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With the Tour de France just two weeks away and the Olympics not far behind, we wanted to hear from inGamba’s own Eros Poli.

You may know him as Mario Cipollini’s leadout man in sprints during Grand Tours. Or maybe you recall his gold medal at the 1984 Olympics. Or perhaps you’ve been riding up a mountain pass with him during an inGamba tour, never realizing that the man joking with you up the climb was one of the great Italian cyclists of his time. Here, he’s sharing all of his favorite stories from those days.

What do you think of the WorldTour scene right now, having just come from the Giro d’Italia?

I admit, when right from the beginning there is this big gap between the rest of the field and Tadej Pogačar, it does start to feel a little boring. He had a gap that no one could close. Nobody can follow him. It is impressive!

Do you think the Tour de France is going to be like that this year?

I don’t think so. We don’t yet know who is going to be in top form for the Tour de France or who might be back, but the Tour is when riders are at their most competitive. Jonas Vingegaard might be back, and he could be very competitive. I don’t think he’ll be nervous about racing if he is back—he has nothing to lose. Primož Roglič also could be competitive, and it could be interesting to see two Slovenian riders, him and Pogačar, going for the win. And the winner will be the guy who doesn’t crash! Don’t crash, because if you survive, you can win the Tour.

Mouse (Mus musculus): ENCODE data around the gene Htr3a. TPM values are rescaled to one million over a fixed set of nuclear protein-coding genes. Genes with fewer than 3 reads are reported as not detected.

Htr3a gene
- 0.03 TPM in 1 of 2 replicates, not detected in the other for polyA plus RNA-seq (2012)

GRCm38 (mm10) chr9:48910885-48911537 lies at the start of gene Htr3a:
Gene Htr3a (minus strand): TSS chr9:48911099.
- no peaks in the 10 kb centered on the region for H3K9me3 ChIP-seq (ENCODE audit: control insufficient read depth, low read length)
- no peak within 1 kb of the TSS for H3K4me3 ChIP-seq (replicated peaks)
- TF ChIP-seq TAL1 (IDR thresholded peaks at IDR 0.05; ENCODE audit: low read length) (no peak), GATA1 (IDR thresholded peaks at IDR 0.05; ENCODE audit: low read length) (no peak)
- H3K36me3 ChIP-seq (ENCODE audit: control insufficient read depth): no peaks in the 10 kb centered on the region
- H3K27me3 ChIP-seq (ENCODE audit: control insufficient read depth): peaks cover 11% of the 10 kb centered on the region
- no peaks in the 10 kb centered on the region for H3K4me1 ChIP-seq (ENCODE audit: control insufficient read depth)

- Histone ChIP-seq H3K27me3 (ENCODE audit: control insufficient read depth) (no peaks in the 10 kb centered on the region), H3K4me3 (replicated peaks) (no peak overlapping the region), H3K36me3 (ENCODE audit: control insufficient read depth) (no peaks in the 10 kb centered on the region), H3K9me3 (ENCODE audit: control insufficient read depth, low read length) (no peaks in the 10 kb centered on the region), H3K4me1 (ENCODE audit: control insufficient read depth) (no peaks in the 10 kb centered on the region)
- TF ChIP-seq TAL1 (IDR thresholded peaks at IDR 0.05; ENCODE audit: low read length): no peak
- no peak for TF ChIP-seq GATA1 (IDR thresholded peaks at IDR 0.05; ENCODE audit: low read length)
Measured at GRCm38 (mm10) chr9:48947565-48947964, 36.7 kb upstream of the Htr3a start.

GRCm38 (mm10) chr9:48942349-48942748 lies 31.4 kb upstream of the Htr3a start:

Do you remember your first Grand Tour and how you felt?

I remember that my first Giro d’Italia was crazy. We want the Giro because I there with the team to support Mario Cipollini. My job was to was to lead him out—but that meant I had to stay in the peloton until the finish, and there was so much climbing! There were attacks on the climbs, and there were so many fans on the road.

People would be lining these mountain climbs and they would be so steep and hard, but people would be screaming at you. So, so noisy everywhere. People everywhere, cameras everywhere—the peloton couldn’t even stop to pee, there were so many people around! I remember feeling completely exhausted. And stages were much longer than they are now! Now, stages are very short but every day when I raced, it was over 200 kilometers. They changed their stages in the last seven or eight years to be more spectacular, to have more action in the race and be easier to watch on TV, but back then, they were so much longer.

What about the Tour de France?

I remember having to work so hard. We spent so much energy trying to control the race, but at the Tour, it’s not easy for people like me to attack. At the Tour de France, there is no real flat section like you have in Italy. In Italy, when they say a course is flat, it really is. In the Tour de France, the flat stages are rolling, which is hard for a big man like me. I was 84 kilograms when I was racing: I was very powerful and could do high speeds, but I would lose speed on uphills and then gain it on the downhills, which made attacks complicated.